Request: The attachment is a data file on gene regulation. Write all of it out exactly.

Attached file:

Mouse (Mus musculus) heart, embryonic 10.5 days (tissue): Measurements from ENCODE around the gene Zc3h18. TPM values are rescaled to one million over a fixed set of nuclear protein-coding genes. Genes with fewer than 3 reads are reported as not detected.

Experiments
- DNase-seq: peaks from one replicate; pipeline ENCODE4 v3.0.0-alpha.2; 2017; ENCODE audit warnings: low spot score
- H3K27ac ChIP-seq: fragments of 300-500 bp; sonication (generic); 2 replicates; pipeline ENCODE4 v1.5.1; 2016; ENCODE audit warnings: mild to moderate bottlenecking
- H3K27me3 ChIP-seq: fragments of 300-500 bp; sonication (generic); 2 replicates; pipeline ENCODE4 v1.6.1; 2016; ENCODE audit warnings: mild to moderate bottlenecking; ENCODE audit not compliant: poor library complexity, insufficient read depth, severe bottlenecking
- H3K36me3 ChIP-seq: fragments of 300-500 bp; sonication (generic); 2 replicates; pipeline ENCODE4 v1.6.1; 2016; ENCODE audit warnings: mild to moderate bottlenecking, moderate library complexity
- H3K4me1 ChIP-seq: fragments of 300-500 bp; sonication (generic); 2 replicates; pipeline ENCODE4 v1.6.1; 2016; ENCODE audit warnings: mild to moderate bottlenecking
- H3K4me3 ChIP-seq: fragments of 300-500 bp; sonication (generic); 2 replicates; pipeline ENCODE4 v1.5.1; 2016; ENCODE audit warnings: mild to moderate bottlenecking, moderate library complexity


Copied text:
Mouse (Mus musculus) heart, embryonic 10.5 days (tissue): Measurements from ENCODE around the gene Zc3h18. TPM values are rescaled to one million over a fixed set of nuclear protein-coding genes. Genes with fewer than 3 reads are reported as not detected.

Experiments
- DNase-seq: peaks from one replicate; pipeline ENCODE4 v3.0.0-alpha.2; 2017; ENCODE audit warnings: low spot score
- H3K27ac ChIP-seq: fragments of 300-500 bp; sonication (generic); 2 replicates; pipeline ENCODE4 v1.5.1; 2016; ENCODE audit warnings: mild to moderate bottlenecking
- H3K27me3 ChIP-seq: fragments of 300-500 bp; sonication (generic); 2 replicates; pipeline ENCODE4 v1.6.1; 2016; ENCODE audit warnings: mild to moderate bottlenecking; ENCODE audit not compliant: poor library complexity, insufficient read depth, severe bottlenecking
- H3K36me3 ChIP-seq: fragments of 300-500 bp; sonication (generic); 2 replicates; pipeline ENCODE4 v1.6.1; 2016; ENCODE audit warnings: mild to moderate bottlenecking, moderate library complexity
- H3K4me1 ChIP-seq: fragments of 300-500 bp; sonication (generic); 2 replicates; pipeline ENCODE4 v1.6.1; 2016; ENCODE audit warnings: mild to moderate bottlenecking
- H3K4me3 ChIP-seq: fragments of 300-500 bp; sonication (generic); 2 replicates; pipeline ENCODE4 v1.5.1; 2016; ENCODE audit warnings: mild to moderate bottlenecking, moderate library complexity